A lot of people have been asking me how I like Chicago and all I can really tell them is that it's different. I lived in the same city, heck the same neighborhood, for all of my adult life. I had certain routines that became synonymous with being an adult and living miles from my family. Some big, some small. So when people ask me how is Chicago I have no real answer. Here are two observations that I have made about Chicago that has made it far superior to Boston.

The streets run on a grid for the most part go in cardinal directions. The first week we were here a friend was giving us directions that were simple, go south, then east. I'm not use to driving in the city being so easy. In Boston directions were more like, "You are going to go on a snaky road and curves a lot and starts out with one name, changes names with in the three miles you are going to be driving a number of times, and you might end up where you want to be." Garmin was a necessary for most people. Often times it was just true that you can't get there from here. I like the simplicity of urban travel here.

The second reason why Chicago is better is because all apartments seem to come with an abundance of closets. In Boston our old house had two closets in the whole 2 bedroom apartment. Not even big ones either. Our new Chicago apartment has a closet in every room. One of our closets even has a closet inside of it. If this was New York I could rent that sucker out as a studio apartment. It's great to have easy access to our stuff. Where's that sweater I haven't worn in a year, hanging up in the closet that's where. Not in a Tupperware container that is at the bottom of a stack of Tupperware containers.

So that's it. Chicago is different but not necessarily better. Boston does have better sea food.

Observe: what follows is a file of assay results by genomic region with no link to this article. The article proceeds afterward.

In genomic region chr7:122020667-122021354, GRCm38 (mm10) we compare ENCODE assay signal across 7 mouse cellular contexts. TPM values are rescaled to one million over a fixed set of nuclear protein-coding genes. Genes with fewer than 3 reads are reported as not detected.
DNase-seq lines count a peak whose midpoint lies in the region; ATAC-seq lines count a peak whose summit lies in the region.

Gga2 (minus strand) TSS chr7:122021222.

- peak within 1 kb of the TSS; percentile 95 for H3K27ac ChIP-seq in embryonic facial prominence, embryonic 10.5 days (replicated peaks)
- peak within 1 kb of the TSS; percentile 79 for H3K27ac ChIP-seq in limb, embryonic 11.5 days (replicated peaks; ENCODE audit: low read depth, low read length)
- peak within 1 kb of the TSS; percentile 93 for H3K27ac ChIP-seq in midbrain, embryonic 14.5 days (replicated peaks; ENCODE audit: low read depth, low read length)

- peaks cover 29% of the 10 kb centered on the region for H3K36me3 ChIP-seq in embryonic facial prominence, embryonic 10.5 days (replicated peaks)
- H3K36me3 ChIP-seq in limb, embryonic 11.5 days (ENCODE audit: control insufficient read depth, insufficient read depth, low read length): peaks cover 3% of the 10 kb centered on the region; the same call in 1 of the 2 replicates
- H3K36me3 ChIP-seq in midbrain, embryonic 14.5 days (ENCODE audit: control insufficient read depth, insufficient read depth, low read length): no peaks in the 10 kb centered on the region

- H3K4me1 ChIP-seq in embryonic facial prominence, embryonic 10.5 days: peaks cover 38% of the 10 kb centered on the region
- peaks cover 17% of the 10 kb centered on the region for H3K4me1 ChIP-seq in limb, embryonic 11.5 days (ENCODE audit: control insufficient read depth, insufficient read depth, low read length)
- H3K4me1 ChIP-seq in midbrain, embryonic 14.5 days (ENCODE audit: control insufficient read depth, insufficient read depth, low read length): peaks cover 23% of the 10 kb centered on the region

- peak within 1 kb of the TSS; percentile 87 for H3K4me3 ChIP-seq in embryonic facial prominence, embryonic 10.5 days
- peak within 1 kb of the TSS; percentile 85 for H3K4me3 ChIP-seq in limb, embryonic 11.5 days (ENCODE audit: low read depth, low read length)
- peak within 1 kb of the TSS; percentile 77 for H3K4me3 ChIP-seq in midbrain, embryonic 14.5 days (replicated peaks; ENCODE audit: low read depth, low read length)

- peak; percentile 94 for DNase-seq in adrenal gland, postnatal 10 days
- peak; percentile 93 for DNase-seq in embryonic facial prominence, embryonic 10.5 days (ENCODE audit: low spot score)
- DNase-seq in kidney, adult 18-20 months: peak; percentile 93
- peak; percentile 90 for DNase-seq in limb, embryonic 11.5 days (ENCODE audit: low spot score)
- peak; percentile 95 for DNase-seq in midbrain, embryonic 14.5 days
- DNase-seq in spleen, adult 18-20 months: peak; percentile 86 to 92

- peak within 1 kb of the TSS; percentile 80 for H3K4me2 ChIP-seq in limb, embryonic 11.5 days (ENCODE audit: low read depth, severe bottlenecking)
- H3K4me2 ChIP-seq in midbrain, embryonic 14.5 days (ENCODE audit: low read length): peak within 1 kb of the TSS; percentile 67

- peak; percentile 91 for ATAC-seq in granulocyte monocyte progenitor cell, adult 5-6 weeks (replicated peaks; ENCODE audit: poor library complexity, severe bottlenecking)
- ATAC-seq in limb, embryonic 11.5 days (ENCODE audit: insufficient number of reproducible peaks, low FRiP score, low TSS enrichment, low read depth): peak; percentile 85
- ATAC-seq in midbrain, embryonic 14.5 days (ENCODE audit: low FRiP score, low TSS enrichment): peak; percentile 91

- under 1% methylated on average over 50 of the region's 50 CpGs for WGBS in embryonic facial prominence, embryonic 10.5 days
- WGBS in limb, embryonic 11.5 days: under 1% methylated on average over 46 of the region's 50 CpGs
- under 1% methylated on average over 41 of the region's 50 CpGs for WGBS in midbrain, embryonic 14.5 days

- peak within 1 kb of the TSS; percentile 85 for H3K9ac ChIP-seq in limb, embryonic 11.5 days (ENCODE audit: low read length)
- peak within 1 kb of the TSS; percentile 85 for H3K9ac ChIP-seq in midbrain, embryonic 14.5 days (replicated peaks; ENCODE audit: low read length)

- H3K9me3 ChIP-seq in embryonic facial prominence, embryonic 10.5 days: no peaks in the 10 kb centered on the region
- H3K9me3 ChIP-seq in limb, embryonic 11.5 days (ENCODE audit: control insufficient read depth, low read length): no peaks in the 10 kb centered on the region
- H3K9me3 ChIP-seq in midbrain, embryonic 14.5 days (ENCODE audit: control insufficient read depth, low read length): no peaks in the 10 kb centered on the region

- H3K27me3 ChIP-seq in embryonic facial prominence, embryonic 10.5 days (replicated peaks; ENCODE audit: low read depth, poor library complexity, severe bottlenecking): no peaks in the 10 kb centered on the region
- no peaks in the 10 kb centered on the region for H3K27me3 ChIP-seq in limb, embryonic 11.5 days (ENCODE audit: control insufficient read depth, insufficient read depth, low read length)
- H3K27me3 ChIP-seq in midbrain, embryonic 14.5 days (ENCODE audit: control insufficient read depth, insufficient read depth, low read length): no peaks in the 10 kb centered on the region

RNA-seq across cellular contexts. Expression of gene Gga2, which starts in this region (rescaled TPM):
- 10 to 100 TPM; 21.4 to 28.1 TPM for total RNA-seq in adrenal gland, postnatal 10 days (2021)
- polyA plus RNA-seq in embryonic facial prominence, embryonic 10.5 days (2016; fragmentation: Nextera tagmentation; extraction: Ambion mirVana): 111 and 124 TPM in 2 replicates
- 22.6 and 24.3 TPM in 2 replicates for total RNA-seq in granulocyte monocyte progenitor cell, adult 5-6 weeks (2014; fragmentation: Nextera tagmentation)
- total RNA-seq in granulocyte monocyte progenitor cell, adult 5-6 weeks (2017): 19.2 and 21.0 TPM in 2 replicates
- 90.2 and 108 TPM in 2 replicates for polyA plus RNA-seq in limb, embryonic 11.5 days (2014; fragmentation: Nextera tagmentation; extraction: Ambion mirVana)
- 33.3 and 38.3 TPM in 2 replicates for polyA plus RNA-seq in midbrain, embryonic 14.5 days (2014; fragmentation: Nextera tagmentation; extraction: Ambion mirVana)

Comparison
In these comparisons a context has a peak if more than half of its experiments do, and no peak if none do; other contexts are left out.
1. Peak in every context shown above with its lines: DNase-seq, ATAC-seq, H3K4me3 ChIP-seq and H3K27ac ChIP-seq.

Sunday, October 10, 2010

Just Like In ER

I was working last night and was tired. I had worked the previous two days and was looking foreword to being done and having some time off. My patients were starting to grate on me, Steve was making dinner, my shift was almost over, I was ready to be done. I was doing some last moment clean ups for the next shift when the secretary announced that there had been a major bus accident on Lake Shore Drive.

"44 ambulances responding to bus accident on Lake Shore" he said. I thought it sounded like an episode of ER and continued with what I was doing. "The hospital is on hold." He said. I asked what that meant and he explained that it meant that none of us could go home.

Wait, what?

Apparently when we expect mass casualties they hold all the day shift nurses and have the night shift nurses come in there so they can admit as many patients into ICUs as possible. It makes sense and I think I remember hearing something about that in orientation but never thought it would really happen. Even worse, I thought it wouldn't happen when I was almost done working a stretch and was sore, tired, and just wanted to go home. Yes, a bus filled with people would mean that there would be some people needing surgery and some just a stitch up in the ER but why can't I go home again?

I started to think about almost every season finale of ER and began thinking that maybe this sort of thing happened in Chicago all the time. People assured me it didn't but I still ended up staying about a half hour after my shift until they had sorted out all the casualties from the bus crash. Luckly, there weren't too many people hurt and I got to go home and go to bed.

Friday, October 01, 2010

And I'm Out

I won't be able to post tomorrow so I am officially out of the Yo Lo Tango Blog Challenge. I was hoping to have my dad post for me tomorrow but he is having technical difficulties and can't. So maybe I will continue to post frequently, maybe not. Stay posted!